Community-Based Intervention Strategies to Reduce Tobacco Use in Asia: A Systematic Review of Randomized Controlled Trials
Main Article Content
Introduction Tobacco use remains a global health challenge as one-tenth of world’s population consume it regularly–thereby increasing its disease burden. Among all programs implemented, community-based interventions showed great potential, considering its ubiquity and practicableness. However, since tobacco consumption’s prevalence persists, especially in Asia, further reviews are needed.
Objective To analyze prior community-based tobacco control programs in Asia and identify potential approaches to be implemented as a mean to reduce tobacco use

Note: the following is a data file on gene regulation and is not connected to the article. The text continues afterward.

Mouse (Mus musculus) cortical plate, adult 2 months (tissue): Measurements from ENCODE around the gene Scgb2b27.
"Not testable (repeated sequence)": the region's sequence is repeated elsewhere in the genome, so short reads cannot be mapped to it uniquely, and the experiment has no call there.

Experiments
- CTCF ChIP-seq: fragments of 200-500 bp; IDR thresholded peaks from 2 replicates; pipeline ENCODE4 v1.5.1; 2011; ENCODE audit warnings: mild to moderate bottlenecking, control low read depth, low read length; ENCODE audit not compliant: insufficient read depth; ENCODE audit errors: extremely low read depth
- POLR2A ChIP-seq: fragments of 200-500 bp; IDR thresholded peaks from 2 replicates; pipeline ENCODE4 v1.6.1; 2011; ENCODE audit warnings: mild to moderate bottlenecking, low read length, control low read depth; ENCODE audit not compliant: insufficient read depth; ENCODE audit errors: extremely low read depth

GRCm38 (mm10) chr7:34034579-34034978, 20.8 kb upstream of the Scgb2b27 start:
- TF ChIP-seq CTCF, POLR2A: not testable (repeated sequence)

Methods A systematic review was conducted through PubMed, Scopus, and CENTRAL, searching for randomized controlled trials (RCT) implementing community-based programs to control tobacco usage in Asia. Studies selected were assessed for bias risk with Cochrane risk-of-bias tool for randomized trials.
Results The search yielded eleven RCTs with a total of 28,805 subjects. Smoking cessation interventions focusing on education and counselling are proven to be effective in reducing tobacco consumption and increasing quit rate. Moreover, prevention programs which include school-based interventions, reduce the likeliness of adolescents to smoke in the future and also prevent further tobacco use in recent youth smokers.
Conclusions To conclude, community-based interventions showed promising results to be widely implemented as tobacco control and prevention strategies, helping to raise public awareness towards tobacco hazards and reducing the number of tobacco-related diseases and mortality worldwide.
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